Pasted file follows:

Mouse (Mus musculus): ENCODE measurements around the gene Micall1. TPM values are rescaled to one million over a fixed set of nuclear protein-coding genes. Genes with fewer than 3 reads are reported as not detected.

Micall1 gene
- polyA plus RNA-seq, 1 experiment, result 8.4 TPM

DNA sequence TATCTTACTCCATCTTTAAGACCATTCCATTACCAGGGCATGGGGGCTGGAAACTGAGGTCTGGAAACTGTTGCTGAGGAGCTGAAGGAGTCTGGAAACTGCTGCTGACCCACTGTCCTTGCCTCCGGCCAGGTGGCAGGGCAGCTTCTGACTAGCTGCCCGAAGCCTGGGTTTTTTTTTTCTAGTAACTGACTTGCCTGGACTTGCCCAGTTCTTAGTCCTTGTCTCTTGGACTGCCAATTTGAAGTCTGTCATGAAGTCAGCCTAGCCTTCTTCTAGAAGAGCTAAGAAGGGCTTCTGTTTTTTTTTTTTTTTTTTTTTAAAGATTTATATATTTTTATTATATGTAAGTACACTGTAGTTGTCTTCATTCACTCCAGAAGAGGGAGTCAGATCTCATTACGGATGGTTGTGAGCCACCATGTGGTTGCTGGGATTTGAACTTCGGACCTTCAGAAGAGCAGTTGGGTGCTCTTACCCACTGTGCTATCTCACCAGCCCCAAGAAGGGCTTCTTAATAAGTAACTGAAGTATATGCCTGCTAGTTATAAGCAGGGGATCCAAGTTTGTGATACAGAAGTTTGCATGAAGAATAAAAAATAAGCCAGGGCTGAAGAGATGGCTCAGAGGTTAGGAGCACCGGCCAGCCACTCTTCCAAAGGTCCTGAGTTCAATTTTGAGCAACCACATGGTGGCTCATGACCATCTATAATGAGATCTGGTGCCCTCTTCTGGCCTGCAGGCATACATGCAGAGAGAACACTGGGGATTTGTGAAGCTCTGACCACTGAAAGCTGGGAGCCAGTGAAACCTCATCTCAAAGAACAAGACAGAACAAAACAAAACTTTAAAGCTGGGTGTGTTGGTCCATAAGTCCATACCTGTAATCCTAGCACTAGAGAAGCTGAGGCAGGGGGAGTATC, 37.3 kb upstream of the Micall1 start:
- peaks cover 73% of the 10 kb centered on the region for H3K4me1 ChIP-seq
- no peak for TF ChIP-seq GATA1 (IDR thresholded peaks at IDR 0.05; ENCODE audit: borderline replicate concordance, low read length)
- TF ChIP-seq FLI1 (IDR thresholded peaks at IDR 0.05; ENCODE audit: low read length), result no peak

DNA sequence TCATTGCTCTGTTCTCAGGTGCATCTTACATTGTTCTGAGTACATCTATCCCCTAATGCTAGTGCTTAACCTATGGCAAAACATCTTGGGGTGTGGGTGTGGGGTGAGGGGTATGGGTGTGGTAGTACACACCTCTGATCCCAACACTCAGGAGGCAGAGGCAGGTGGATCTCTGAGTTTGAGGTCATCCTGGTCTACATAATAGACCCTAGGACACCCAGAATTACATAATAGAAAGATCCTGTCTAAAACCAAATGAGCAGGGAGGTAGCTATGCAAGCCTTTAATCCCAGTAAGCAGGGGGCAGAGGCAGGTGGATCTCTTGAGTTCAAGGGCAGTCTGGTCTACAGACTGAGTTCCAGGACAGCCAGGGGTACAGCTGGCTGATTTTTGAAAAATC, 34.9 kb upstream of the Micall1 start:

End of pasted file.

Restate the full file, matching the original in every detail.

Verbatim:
Mouse (Mus musculus): ENCODE measurements around the gene Micall1. TPM values are rescaled to one million over a fixed set of nuclear protein-coding genes. Genes with fewer than 3 reads are reported as not detected.

Micall1 gene
- polyA plus RNA-seq, 1 experiment, result 8.4 TPM

DNA sequence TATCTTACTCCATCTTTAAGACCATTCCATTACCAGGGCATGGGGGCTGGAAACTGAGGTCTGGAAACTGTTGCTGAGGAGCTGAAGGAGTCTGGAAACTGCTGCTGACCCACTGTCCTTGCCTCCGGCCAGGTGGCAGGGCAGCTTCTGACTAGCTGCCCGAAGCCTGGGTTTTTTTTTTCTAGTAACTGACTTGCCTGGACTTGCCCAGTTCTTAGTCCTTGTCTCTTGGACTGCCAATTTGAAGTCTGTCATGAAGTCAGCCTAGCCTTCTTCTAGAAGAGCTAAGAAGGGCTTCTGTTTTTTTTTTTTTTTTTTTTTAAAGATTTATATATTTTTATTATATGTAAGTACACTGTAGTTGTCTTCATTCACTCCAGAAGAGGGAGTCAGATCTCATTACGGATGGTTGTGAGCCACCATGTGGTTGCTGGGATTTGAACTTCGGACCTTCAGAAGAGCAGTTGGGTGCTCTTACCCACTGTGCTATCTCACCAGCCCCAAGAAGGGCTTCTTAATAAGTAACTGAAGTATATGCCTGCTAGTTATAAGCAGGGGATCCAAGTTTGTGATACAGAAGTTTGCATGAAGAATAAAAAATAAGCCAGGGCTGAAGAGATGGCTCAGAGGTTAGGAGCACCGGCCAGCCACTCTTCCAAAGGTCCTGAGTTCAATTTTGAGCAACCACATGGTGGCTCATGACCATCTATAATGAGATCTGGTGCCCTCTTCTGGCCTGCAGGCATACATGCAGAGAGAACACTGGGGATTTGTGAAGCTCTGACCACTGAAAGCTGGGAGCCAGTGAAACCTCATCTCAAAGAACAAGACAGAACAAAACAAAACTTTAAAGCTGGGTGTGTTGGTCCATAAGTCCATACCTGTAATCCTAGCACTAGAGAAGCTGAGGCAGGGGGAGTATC, 37.3 kb upstream of the Micall1 start:
- peaks cover 73% of the 10 kb centered on the region for H3K4me1 ChIP-seq
- no peak for TF ChIP-seq GATA1 (IDR thresholded peaks at IDR 0.05; ENCODE audit: borderline replicate concordance, low read length)
- TF ChIP-seq FLI1 (IDR thresholded peaks at IDR 0.05; ENCODE audit: low read length), result no peak

DNA sequence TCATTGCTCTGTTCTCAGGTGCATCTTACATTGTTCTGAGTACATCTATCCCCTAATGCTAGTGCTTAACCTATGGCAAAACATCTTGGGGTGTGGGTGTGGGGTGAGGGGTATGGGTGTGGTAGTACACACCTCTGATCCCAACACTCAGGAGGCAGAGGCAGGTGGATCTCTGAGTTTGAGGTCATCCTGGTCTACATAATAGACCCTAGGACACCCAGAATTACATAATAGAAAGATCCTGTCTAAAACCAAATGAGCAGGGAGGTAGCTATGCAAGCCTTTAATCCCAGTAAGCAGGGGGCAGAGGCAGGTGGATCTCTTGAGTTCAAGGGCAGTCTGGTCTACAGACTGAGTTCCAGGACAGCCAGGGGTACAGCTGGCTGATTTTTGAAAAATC, 34.9 kb upstream of the Micall1 start: